Michael C. Dean in his songster The Flying Cloud. See earlier Northwoods Songs columns for the other
three: “Patrick Sheehan,” “The Tidy Irish Lad” and “As I Rode Down Through Irishtown.”

The song describes some accurate details of the Battle of Alma, which took place on September 20, 1854.
Lord Raglan was the English commander and his men had no tents their first night after landing. The
“Scottish Greys” were the Royal Scots Greys – a famed Scottish regiment in the British Army. I have not
found any historical reference to a 22nd regiment at Alma (exact numbers don’t always survive the folk
process!) but what little glory there is in Dean’s version clearly goes to “Hibernia’s sons” on the
battlefield. Irish soldiers made up a third of the British Army in the Crimea, resulting in much heartbreak
and many songs back in Ireland.

Other versions of this song use the well-known and cheery-sounding “Rakes of Mallow” melody. The duo of Irish fiddle player Michael Coleman and flute player Tom Morrison recorded that tune as “The Heights of Alma” on a 78rpm record. Dean’s more mournful melody resembles versions found in New England collections. An especially nice variant was sung by Newfoundland singer Cyril O’Brien and recorded by MacEdward Leach. My duo, The Lost Forty, used the O’Brien melody for our arrangement of this song.

28 Jun

Patrick Sheehan

My name is Patrick Sheehan, my years are thirty-four,
I was born in Tipperary, not far from Galtimore;
I came of honest parents, but now they are lying low,
And it’s many the happy days I spent in the glens of Aherloe.

My father died, I closed his eyes outside our cabin door,
The landlord and the sheriff, too, were there the day before;
It was then my poor old mother and sisters, two, also,
With broken hearts were forced to leave the glens of Aherloe.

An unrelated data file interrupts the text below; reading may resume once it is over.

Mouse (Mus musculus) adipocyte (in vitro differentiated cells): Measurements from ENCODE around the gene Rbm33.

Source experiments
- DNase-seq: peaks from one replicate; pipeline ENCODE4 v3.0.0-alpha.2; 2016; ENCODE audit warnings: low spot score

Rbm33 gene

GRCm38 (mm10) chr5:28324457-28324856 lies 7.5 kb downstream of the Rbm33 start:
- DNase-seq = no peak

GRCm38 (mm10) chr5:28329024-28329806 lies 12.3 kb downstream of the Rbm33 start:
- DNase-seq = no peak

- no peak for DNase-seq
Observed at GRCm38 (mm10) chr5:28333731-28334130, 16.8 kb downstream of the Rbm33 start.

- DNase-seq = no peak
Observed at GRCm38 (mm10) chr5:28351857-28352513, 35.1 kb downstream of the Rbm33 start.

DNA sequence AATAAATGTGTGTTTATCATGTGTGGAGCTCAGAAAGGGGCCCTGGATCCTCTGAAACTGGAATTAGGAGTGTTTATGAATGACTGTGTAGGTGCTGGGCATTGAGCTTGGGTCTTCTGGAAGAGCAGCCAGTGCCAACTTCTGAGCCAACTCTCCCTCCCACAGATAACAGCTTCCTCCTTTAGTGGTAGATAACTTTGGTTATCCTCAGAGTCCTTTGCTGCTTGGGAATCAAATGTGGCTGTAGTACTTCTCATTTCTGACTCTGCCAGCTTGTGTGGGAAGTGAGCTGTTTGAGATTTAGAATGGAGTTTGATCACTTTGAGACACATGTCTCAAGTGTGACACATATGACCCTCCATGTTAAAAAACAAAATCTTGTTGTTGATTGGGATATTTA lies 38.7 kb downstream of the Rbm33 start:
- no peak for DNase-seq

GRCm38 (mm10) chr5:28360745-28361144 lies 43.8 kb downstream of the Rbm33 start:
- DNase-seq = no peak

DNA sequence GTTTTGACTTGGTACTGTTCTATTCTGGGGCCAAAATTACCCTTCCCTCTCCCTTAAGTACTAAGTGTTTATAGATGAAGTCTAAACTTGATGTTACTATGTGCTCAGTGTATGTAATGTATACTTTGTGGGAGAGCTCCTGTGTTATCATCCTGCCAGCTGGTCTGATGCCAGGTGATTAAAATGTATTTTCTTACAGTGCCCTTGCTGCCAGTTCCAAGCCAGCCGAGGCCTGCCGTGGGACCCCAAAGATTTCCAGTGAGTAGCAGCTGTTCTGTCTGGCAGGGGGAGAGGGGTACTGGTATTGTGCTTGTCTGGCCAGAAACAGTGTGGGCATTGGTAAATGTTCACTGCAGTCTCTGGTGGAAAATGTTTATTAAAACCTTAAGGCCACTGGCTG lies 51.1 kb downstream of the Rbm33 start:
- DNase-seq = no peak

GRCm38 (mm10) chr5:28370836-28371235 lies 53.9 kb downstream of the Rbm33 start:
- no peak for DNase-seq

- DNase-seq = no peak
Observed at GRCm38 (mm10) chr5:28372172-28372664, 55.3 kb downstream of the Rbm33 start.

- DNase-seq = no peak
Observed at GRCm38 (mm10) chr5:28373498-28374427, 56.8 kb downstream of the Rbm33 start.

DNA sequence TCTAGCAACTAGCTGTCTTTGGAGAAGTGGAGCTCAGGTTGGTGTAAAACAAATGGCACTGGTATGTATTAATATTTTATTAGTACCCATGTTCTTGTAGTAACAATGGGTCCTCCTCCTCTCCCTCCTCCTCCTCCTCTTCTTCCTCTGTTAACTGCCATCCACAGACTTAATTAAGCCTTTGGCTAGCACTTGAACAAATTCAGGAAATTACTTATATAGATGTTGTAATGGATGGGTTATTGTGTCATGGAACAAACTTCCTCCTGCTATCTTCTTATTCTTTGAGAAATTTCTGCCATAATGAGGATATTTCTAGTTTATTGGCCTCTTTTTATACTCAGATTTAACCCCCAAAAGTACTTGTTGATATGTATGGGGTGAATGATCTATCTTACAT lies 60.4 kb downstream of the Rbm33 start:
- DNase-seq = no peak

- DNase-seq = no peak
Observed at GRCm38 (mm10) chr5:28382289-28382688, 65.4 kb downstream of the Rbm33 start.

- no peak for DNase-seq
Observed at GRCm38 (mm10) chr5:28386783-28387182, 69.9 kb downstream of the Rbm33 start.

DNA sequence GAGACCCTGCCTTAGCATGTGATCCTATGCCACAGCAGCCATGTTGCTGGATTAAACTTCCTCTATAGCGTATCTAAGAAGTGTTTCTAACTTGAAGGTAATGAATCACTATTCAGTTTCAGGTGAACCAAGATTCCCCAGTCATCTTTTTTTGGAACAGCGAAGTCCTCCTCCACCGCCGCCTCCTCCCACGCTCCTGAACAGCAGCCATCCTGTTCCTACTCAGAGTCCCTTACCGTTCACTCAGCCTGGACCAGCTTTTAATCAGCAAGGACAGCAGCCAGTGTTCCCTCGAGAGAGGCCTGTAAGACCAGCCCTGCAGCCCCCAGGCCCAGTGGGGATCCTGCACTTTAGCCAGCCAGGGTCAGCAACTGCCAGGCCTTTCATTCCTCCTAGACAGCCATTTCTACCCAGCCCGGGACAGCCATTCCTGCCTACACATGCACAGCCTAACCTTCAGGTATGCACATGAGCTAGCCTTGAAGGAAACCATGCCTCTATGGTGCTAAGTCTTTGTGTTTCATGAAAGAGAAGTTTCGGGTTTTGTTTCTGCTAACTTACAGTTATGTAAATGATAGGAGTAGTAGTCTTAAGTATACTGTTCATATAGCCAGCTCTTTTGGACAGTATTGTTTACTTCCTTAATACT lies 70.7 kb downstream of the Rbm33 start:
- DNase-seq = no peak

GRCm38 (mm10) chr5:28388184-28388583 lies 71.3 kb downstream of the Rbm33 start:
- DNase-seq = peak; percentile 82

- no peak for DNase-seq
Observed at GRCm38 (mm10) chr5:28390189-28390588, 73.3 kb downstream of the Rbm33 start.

Then for three months in search of work I rambled far and near,
Then I went unto the poor house to see my mother dear;
The news I heard nigh broke my heart, but yet in all my woe,
I blest the friends that made their graves in the glens of Aherloe.

Bereft of home, of kith and kin, and plenty all around,
I starved within my cabin and slept upon the ground;
But cruel as my lot it was, I ne’er did hardships know,
Until I joined the English army far away from Aherloe.

“Get up, you lazy Irish dog,” the corporal he came around,
“Don’t you hear the bugle, the called to arms, sound?”
Alas, I had been dreaming of days long, long ago,
And I woke before Sebastapool, and not in Aherloe.

I groped for my musket, how dark I thought the night!
Oh, blessed God, it was not dark, it was the broad daylight;
And when I found that I was blind, the tears they down did flow,
And I longed for even a pauper’s grave in the glens of Aherloe.

Now a poor, forlorn mendicant, I wander through the streets,
My nine months’ pension being out, I beg from all I meet;
But since I joined my country’s tyrants my face I ne’er will show,
To the kind and loving neighbors in the glens of Aherloe.

Oh, Blessed Virgin Mary, mine is a mournful tale,
A poor blind prisoner here I lie in Dublin’s dreary jail;
Struck blind within the trenches where I never feared the foe,
But now I never more will see my own sweet Aherloe.

Now, youths and fellow countrymen, take heed to what I say.
Don’t ever join the English ranks or you’ll surely rue the day;
And if ever you are tempted a-soldiering to go,
Remember poor blind Sheehan and the glens of Aherloe.

We have another of Michael Dean’s songs with literary connections this month. The text of “Patrick Sheehan” aka “The Glens of Aherlow” is known to be the work of Irish revolutionary, novelist and poet Charles Kickham (1828-82). Kickham was inspired to write the song by a real life Patrick Sheehan – a blind veteran of the Crimean War (1853-56) arrested for begging on Grafton Street in Dublin in 1857. Kickham published his text that year under the pseudonym “Darby Ryan Junior” (a reference to an earlier Irish balladeer who composed “The Peeler and the Goat”). Song historians have since discerned that the real Patrick Sheehan was likely not from Tipperary but Tipp was Kickham’s home county and probably not the only poetic license taken in the composition.

Charles Kickham
photo from the Library of Trinity College Dublin Digital Collections

The song was printed as a broadside and sung widely in Ireland. Helen Hartness Flanders found at least four versions among her New England singers. “Yankee” John Galusha (1859-1950) of Minerva, New York was recorded singing the song in 1949 and it’s the Galusha melody that I have married to Dean’s text above. Dean himself was born in 1858 in Madrid, NY on the opposite side of the Adirondacks from Galusha.

Woodcut and title of a broadside from Rare Books & Special Collections, Hesburgh Libraries, University of Notre Dame